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Global Warming to Exceed 1.5°C Threshold by 2040, UN Draft Report Warns
A final draft report from the United Nations' Intergovernmental Panel on Climate Change (IPCC) says only "rapid and far-reaching" changes in the world economy can keep global warming below the internationally agreed target barrier.
"If emissions continue at their present rate, human-induced warming will exceed 1.5°C by around 2040," the draft states, according to Reuters, which obtained a copy of the report.
The report, dated June 4, is due for publication in October at the 48th Session of the IPCC in South Korea after revisions and approval by governments. The document will be the main scientific guide to stave off disastrous climate change.
The 2015 Paris agreement, signed by 197 countries, sets a warming limit of "well below 2°C" over pre-Industrial Revolution levels with an aspirational 1.5°C target to avoid dangerous climate effects such as sea level rise, extreme weather and droughts.
In January, a leak of an earlier draft suggested a "very high risk" the 1.5°C target will be surpassed by mid-century. The current draft reaffirms the findings of the earlier draft, but also includes 25,000 comments from experts and a wider pool of scientific literature, Reuters noted.
The latest news further cements worldwide failure to meet the goals struck in Paris. Last year's Emissions Gap Report from the UN's environment program found that greenhouse gas emissions are set to overshoot the climate accord by about 30 percent. National pledges only covered a third of the cuts needed by 2030 to avoid the worst impacts of climate change.
Annual emissions are likely to hit 53.0-55.5 billion tonnes of carbon dioxide equivalent, which greatly exceeds the 42 billion ton threshold for avoiding the 2°C temperature rise, the report found. Notably, even if the national pledges are fully implemented, it is "very likely" global average temperature increase will be at least 3°C by 2100.
"Should the United States follow through with its stated intention to leave the Paris Agreement in 2020, the picture could become even bleaker," the Emissions Gap Report pointed out, referring to President Donald Trump's controversial withdrawal from the Paris agreement. The U.S. is one of the world's largest single emitters of greenhouse gases.
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Ethics investigations have been opened into the conduct of senior Trump appointees at the nation's top environmental agencies.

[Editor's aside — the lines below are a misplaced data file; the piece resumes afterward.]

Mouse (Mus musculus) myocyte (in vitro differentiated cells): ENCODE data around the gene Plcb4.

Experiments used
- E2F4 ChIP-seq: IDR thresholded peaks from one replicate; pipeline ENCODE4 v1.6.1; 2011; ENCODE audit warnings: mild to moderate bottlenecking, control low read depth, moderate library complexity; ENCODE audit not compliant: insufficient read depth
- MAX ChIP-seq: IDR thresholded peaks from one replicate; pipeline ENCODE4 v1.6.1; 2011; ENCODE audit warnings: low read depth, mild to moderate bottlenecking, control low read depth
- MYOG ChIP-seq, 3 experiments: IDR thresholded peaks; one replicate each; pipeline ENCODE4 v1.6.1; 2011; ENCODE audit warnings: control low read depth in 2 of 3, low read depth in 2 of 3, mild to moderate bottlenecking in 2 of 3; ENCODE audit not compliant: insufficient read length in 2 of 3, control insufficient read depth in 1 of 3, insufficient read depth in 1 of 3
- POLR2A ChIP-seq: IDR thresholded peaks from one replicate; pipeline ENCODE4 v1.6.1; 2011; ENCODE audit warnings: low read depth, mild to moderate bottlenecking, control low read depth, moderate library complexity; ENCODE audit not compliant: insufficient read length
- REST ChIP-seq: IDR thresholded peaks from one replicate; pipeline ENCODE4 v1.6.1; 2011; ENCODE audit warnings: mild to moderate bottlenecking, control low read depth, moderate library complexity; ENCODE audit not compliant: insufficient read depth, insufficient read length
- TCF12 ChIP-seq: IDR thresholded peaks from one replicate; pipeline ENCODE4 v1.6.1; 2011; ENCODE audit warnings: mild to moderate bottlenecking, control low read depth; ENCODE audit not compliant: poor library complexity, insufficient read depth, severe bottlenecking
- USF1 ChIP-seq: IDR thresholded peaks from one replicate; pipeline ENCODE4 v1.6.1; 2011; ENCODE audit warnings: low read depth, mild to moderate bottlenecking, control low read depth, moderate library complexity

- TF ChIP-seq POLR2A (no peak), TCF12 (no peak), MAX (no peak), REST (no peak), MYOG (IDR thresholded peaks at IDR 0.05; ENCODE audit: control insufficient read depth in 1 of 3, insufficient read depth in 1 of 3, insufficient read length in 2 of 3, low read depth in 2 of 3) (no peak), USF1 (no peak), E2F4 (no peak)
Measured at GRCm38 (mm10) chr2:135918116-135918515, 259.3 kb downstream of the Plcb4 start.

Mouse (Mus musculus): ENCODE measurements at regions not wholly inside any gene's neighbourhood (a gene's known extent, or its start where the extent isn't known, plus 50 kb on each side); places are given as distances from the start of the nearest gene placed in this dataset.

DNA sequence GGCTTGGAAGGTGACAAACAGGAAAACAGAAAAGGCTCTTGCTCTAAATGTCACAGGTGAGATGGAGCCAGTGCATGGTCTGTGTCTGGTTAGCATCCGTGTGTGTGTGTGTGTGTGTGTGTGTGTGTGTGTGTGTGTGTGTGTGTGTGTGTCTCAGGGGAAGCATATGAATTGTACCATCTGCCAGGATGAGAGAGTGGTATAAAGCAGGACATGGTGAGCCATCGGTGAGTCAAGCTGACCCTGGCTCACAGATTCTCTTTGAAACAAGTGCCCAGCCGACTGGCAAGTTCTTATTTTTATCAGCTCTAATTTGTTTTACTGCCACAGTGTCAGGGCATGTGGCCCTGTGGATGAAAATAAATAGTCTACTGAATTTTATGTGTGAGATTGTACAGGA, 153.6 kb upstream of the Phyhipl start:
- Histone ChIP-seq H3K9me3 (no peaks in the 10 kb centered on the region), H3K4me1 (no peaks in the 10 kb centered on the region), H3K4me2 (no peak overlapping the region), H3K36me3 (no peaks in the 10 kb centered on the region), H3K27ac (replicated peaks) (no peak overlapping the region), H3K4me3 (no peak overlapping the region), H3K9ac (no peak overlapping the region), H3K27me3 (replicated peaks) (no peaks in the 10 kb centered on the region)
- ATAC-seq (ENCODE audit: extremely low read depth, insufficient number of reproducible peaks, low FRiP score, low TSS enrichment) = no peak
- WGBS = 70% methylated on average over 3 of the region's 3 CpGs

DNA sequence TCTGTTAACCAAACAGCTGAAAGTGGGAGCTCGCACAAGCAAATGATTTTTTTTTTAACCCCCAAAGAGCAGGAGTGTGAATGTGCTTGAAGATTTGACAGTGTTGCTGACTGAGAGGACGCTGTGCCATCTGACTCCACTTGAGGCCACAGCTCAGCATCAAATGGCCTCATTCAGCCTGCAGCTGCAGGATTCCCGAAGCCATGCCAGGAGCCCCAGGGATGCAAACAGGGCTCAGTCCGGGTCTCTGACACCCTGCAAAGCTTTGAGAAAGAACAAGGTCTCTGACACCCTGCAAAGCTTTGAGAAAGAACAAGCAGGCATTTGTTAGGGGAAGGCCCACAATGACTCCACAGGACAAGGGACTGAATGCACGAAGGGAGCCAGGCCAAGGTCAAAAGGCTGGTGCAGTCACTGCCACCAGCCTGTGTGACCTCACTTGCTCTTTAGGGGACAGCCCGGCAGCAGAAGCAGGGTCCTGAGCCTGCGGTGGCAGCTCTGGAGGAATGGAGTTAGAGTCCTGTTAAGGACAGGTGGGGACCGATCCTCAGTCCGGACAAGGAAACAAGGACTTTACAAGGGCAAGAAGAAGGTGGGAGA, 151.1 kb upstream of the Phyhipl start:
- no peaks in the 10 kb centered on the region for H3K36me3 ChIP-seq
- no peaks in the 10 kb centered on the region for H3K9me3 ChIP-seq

The two investigations focus on Environmental Protection Agency (EPA) Administrator Andrew Wheeler and six high-ranking officials in the Department of Interior (DOI), The Hill reported Tuesday. Both of them involve the officials' former clients or employers.
"This is demonstrative of the failures at the very top of this administration to set an ethical tone," Campaign Legal Center Ethics Counsel Delaney Marsco told The Washington Post of the DOI investigation. "When people come to work for government, they're supposed to work on behalf of the public. It's a betrayal of the public trust when senior political appointees seem to give privileged access to their former employers or former clients."
By Dipika Kadaba
We've known for more than 50 years that smoking cigarettes comes with health hazards, but it turns out those discarded butts are harmful for the environment, too. Filtered cigarette butts, although small, contain dozens of chemicals, including arsenic and benzene. These toxins can leach into the ground or water, creating a potentially deadly situation for nearby birds, fish and other wildlife.
By Wenonah Hauter
Five years ago this week, an emergency manager appointed by then-Michigan Gov. Rick Snyder made the devastating decision to save money by switching Flint's water supply over from Detroit's water system to the Flint River. Seen as a temporary fix, the new water supply was not properly treated. High levels of lead leached from the old pipes, poisoning a generation of Flint's children, and bacteria responsible for an outbreak of Legionnaires' Disease killed more than a dozen residents.
Did you know that more than a third of food is wasted or thrown away every year? And that only 25 percent of it would be enough to feed the 795 million undernourished people in the world? That's why today is Stop Food Waste Day, a chance to reflect on what you can do to waste less of the food you buy.